Noinha do Jongo

Intangible Cultural Heritage , People - Campos dos Goytacazes


 

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Jongo da Noinha is an Intangible Cultural Heritage of Campos Photo: Tasso Marcelo/Diadorim Ideias
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"Cai, cai sereno. O maior do mundo é Deus e nós somos pequenos" (The dew falls. God is the greatest and we are small in his presence). The master of jongo (a dance and musical genre of communities of African origin from southeast Brazil) Geneci Maria da Penha (known as Noinha)  raises her eyes, moves her hips energetically and spins in a circle.

Drums and rattles make the rhythm for the African deities. The burnt wood perfumes the terreiro (an outdoor area where African origin religious practices take place).

The whole performance of the Jongo de Noinha, by 1944-born Geneci Maria da Penha, is considered an Intangible Cultural Heritage of Campos.

Noinha wrote the book A Voz do Tambor. Photo: Tasso Marcelo/Diadorim Ideias.

Her jongo group, Congola, has 20 members from family members to friends who sing and dance in her backyard and perform in thematic events in Campos. Noinha writes the jongo songs and verses. A nursing assistant with only four years of study, Noinha published, in 2010, the book  A voz do tambor - um mapeamento histórico do jongo em Campos dos Goytacazes, a book about jongo in Campos.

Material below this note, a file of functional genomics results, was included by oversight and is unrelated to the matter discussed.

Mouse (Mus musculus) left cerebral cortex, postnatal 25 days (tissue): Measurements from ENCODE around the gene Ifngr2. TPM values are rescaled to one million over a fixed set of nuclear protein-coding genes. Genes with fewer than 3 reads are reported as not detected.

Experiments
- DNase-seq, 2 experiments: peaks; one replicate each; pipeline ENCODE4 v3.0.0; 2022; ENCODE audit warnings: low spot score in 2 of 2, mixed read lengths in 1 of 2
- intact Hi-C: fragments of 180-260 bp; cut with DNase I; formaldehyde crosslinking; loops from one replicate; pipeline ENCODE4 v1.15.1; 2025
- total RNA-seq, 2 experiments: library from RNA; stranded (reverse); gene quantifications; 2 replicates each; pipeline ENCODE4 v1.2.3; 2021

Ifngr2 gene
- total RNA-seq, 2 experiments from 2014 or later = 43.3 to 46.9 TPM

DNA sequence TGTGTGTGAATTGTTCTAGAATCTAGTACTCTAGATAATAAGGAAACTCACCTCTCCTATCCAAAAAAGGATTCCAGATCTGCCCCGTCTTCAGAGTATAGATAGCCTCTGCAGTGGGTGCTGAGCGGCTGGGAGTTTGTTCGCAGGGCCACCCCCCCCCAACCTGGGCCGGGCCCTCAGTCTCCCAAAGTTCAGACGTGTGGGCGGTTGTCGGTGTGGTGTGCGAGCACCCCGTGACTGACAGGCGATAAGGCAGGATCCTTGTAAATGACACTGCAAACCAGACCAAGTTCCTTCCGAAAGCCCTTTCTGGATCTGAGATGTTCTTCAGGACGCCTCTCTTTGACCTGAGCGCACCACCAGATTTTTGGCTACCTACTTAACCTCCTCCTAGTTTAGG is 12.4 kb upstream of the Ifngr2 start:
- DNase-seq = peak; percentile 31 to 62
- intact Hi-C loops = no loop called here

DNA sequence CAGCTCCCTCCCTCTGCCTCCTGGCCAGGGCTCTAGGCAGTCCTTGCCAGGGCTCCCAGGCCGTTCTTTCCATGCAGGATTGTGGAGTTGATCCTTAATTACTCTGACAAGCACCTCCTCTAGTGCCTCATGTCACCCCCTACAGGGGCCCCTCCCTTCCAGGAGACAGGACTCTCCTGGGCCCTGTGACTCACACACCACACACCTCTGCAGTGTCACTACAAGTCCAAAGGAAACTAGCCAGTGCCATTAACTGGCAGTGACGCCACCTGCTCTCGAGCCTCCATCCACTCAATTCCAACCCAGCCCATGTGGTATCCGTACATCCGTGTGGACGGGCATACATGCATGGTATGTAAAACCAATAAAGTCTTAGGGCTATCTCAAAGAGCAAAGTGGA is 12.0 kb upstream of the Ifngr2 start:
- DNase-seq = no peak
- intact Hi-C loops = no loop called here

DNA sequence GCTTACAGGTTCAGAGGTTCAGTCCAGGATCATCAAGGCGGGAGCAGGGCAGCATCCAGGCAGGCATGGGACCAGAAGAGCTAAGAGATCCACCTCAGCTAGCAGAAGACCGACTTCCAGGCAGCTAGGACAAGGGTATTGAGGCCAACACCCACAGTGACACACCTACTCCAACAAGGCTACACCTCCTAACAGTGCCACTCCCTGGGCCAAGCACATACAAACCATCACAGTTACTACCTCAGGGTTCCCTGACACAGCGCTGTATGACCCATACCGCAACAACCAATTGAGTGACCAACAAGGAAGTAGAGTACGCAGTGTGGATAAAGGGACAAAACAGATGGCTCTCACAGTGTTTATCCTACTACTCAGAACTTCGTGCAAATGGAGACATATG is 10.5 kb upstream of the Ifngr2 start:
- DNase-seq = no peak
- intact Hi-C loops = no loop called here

Children, parents and friends are members of the Congola. Photo: Tasso Marcelo/Diadorim Ideias

The self-published book is an introduction to jongo traditions, with information about renowned jongo performers, founders of the first samba schools in Campos. It also lists chants and prayers. "We have let people who were not part of our tradition to tell our story. I gathered knowledge for jongo to be preserved. We had two jongo groups in each neighborhood in Campos. When the masters died, their children did not keep the tradition alive. Sometimes they converted to different religions. Today, only three groups are left", says Noinha.

She tries to recruit new jongo members while visiting quilombos (hinterland settlements founded by fugitive slaves, mostly, but also revolutionaries and refugees during colonization) and says she is creating a new group in Imbé. It is a difficult task. "Christian tradition brought fear to people, saying jongo is a cult of the devil. Those who want to participate are not given permission by their ministers", she says.

Noinha says that, in the past, Evangelical churches in her neighborhood gathered in a procession to cast her out from the region. She resisted. "All I want to do is to show how beautiful our culture is, how it begins from the consecration of nature, which is our ground and gives everything to us". 

 


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